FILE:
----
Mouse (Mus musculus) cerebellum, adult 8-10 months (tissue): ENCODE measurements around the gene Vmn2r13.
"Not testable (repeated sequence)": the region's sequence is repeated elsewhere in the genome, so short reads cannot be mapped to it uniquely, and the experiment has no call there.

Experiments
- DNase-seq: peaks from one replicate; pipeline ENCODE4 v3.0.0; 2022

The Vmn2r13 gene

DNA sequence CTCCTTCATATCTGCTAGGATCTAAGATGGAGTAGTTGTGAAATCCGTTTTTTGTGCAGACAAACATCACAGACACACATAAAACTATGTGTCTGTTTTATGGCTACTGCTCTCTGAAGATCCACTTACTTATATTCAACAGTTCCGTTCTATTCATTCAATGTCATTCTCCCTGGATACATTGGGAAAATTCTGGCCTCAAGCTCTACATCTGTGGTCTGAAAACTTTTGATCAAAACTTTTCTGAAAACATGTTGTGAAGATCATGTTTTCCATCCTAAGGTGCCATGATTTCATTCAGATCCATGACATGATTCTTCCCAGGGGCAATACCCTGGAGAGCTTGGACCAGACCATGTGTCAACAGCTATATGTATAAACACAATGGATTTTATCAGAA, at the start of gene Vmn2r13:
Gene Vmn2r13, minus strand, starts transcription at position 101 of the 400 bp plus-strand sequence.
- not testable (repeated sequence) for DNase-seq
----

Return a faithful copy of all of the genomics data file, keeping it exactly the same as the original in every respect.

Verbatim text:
Mouse (Mus musculus) cerebellum, adult 8-10 months (tissue): ENCODE measurements around the gene Vmn2r13.
"Not testable (repeated sequence)": the region's sequence is repeated elsewhere in the genome, so short reads cannot be mapped to it uniquely, and the experiment has no call there.

Experiments
- DNase-seq: peaks from one replicate; pipeline ENCODE4 v3.0.0; 2022

The Vmn2r13 gene

DNA sequence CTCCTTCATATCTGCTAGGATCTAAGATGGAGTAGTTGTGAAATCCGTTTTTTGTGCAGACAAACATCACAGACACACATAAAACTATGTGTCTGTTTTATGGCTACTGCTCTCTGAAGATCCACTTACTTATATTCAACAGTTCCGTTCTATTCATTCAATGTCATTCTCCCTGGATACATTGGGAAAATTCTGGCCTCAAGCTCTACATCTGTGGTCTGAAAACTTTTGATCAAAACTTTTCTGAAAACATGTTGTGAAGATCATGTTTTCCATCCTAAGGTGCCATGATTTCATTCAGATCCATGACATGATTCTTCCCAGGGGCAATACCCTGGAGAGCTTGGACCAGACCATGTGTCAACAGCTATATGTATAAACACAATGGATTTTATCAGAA, at the start of gene Vmn2r13:
Gene Vmn2r13, minus strand, starts transcription at position 101 of the 400 bp plus-strand sequence.
- not testable (repeated sequence) for DNase-seq